If its first-quarter results are any indication, Whole Foods Market (Nasdaq: WFMI ) is still digesting its big mouthful of Wild Oats Market.
First-quarter net income decreased 27% to $39.1 million, or $0.28 per share. Revenues, however, surged 31% to $2.46 billion. Comps, which found themselves having to compete with an impressive 7% increase this time last year, rose by a notable 9.3% this time around. Perhaps Whole Foods should get more credit for its sales increases, especially since they're happening amidst worries about a consumer-spending slowdown and in the face of increasing competition from rivals such as Wal-Mart (NYSE: WMT ) , Safeway (NYSE: SWY ) , Kroger (NYSE: KR ) , and Trader Joe's.
In less exciting news, gross margin dipped by 10 basis points -- not too much of a surprise, since the first quarter is usually a lower-margin one for Whole Foods. In addition, economic value added, or EVA, a laudable metric that Whole Foods has always provided, fell from $10.2 million this time last year to negative $19.1 million for the quarter.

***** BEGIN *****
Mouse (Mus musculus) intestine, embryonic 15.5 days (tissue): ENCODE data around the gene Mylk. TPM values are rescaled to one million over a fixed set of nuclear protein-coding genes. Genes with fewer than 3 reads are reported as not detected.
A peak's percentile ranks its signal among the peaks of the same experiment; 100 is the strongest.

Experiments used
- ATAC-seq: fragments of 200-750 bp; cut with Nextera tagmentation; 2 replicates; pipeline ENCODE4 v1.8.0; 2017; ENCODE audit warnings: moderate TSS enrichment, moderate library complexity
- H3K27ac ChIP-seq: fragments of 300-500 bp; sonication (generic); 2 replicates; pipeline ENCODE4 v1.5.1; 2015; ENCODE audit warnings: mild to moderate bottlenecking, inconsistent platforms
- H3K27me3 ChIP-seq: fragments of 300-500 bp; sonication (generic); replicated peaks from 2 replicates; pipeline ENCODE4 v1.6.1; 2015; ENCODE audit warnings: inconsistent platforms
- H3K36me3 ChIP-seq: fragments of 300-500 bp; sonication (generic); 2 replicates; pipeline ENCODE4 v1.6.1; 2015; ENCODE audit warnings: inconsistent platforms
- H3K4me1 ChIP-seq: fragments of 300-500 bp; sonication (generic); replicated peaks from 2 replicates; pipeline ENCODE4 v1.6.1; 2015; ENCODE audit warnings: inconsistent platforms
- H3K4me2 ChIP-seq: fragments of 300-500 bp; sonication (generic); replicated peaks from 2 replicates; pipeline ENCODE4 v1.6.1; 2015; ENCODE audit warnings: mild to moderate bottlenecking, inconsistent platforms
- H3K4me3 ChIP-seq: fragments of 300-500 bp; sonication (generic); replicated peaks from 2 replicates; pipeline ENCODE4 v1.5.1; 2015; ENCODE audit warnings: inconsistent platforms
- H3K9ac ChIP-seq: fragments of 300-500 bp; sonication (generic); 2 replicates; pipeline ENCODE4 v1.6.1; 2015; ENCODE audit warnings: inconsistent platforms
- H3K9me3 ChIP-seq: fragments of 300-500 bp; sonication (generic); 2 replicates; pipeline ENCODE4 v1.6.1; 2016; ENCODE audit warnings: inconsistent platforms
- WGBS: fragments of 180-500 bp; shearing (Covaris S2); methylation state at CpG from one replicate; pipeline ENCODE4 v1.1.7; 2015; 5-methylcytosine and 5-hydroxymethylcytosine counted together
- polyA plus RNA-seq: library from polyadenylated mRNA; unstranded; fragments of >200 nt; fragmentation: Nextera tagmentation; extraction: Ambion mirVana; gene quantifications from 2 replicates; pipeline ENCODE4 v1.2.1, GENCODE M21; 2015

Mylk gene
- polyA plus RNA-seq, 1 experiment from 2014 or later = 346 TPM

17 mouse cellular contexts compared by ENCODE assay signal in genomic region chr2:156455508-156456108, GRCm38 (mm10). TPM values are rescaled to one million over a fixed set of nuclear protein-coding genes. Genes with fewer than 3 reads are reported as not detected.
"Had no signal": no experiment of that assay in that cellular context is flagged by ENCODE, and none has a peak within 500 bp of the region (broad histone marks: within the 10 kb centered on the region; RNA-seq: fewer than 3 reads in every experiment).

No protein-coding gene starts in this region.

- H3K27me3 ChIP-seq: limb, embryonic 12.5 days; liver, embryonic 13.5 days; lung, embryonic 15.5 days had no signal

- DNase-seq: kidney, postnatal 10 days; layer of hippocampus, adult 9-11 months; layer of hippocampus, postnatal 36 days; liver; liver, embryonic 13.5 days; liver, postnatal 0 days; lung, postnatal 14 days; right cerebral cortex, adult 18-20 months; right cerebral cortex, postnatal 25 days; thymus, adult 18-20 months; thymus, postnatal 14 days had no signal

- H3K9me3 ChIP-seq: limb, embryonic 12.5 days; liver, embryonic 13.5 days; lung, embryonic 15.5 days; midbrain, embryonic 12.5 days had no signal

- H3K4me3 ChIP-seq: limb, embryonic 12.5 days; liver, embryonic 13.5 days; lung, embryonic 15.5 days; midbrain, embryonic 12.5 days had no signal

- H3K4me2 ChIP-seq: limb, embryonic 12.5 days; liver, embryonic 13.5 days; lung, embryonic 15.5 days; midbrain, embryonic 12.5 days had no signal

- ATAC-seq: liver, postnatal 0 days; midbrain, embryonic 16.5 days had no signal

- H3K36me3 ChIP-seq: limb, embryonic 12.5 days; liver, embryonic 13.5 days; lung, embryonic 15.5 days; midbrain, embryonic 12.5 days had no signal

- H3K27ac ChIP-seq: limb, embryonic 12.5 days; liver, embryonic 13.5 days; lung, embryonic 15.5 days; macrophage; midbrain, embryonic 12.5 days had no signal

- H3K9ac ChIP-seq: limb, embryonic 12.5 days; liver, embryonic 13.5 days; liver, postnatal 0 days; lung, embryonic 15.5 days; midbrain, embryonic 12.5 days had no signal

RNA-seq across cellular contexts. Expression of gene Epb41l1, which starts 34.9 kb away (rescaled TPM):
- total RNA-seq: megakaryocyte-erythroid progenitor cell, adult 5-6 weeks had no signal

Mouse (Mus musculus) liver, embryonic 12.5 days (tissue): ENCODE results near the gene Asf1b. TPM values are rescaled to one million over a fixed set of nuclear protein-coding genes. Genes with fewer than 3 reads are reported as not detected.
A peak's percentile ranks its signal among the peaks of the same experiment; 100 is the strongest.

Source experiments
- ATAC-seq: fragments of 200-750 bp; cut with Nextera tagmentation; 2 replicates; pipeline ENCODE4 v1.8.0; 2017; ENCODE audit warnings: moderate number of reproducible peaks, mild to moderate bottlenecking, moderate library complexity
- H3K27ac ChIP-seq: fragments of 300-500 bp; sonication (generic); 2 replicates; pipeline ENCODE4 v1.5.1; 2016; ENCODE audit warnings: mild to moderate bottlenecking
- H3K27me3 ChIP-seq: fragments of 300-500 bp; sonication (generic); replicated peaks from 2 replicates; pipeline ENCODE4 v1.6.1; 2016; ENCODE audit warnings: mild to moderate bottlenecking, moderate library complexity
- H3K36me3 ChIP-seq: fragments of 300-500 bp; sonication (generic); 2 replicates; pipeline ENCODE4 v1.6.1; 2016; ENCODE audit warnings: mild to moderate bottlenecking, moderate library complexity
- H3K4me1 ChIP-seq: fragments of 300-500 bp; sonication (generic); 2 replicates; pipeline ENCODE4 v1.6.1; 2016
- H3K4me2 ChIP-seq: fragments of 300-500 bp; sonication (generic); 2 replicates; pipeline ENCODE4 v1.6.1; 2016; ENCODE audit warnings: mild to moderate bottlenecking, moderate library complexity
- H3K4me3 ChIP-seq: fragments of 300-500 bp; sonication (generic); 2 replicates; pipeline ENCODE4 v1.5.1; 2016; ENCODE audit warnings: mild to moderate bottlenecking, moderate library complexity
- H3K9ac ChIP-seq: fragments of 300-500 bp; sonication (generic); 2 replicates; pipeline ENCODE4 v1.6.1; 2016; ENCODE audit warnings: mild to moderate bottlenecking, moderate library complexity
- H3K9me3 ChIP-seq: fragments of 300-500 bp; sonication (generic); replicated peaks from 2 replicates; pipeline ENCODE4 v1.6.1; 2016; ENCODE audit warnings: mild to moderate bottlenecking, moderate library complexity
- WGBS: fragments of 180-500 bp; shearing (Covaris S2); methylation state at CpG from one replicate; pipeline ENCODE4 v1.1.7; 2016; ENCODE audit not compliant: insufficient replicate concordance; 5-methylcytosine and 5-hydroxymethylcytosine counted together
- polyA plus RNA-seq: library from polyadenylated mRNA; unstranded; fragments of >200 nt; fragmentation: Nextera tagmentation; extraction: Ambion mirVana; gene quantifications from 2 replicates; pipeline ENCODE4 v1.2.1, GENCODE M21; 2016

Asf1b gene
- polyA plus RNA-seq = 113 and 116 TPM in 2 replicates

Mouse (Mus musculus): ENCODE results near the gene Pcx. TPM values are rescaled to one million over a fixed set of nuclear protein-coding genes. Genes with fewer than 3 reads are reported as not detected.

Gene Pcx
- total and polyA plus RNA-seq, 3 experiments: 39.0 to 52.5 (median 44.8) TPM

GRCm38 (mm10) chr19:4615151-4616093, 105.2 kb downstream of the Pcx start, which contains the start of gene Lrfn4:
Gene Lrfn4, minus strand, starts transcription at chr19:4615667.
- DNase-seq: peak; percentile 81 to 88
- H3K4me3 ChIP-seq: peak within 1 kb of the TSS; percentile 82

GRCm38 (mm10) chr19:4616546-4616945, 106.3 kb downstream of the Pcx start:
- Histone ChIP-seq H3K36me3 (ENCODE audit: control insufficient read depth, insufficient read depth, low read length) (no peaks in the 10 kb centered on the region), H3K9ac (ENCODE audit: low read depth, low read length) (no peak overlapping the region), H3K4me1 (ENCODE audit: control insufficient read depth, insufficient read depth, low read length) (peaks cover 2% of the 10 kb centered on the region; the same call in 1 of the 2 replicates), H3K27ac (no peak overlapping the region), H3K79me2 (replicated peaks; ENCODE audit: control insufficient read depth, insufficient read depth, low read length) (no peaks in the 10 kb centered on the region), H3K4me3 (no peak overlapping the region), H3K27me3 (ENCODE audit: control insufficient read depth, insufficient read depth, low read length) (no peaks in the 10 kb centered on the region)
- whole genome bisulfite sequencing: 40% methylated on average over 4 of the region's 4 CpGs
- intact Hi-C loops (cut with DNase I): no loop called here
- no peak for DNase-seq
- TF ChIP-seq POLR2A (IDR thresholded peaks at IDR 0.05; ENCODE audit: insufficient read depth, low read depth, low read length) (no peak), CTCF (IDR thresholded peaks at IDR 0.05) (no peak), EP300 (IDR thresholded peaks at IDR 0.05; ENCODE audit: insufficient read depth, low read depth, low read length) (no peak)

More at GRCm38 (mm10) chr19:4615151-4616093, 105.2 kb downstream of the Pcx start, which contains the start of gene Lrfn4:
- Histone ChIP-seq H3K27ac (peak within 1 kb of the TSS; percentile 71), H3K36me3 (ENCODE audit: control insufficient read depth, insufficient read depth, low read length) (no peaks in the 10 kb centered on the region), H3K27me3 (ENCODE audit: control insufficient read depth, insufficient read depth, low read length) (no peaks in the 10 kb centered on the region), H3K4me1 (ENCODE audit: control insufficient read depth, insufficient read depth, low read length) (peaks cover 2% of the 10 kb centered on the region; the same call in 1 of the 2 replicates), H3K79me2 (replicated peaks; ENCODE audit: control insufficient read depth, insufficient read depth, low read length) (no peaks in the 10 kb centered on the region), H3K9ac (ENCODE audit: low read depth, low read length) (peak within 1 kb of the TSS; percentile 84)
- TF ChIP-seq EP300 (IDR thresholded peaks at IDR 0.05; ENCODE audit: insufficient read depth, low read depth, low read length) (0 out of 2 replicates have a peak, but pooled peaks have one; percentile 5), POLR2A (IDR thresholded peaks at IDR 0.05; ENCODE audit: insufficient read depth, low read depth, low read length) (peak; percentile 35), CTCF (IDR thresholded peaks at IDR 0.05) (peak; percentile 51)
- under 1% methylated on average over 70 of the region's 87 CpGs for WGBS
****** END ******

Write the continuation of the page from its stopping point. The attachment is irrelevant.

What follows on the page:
In the conference call, management seemed confident about the progress in integrating Wild Oats. However, a lot of work remains, including rebranding, relocating, and remodeling some Wild Oats stores, as well as closing down underperforming stores and converting the remaining ones to the Whole Foods' operating model.
Founder and CEO John Mackey implied, as he did last quarter, that worries about a recession or consumer slowdown shouldn't be a big problem for Whole Foods, since it has loyal organic customers, so the company is reaffirming its comps and sales guidance for the year. Whole Foods' historical performance during downturns seems to bear out Mackey's optimism. He also asserted that Whole Foods' prepared items are appealing to shoppers who are trading down from restaurants. And that argument seems perfectly logical when you consider the types of things strapped consumers do to cut costs, like eat at home more often.
Recalling the stock's surge last February, when the acquisition was announced, reminds me of how bipolar the market can be. Apparently, big news is exciting to many short-term-minded folks, but the actual execution of such a plan, which takes some time, is often too much to bear. I still feel confident about Whole Foods for the long haul; after all, its impressive sales increases tell me the brand and the business are thriving. Even if consumers are cutting back on their expenses, quality food and a pleasant shopping experience aren't things that the average Whole Foods customer is willing to scrimp on. And that strikes me as a major competitive advantage.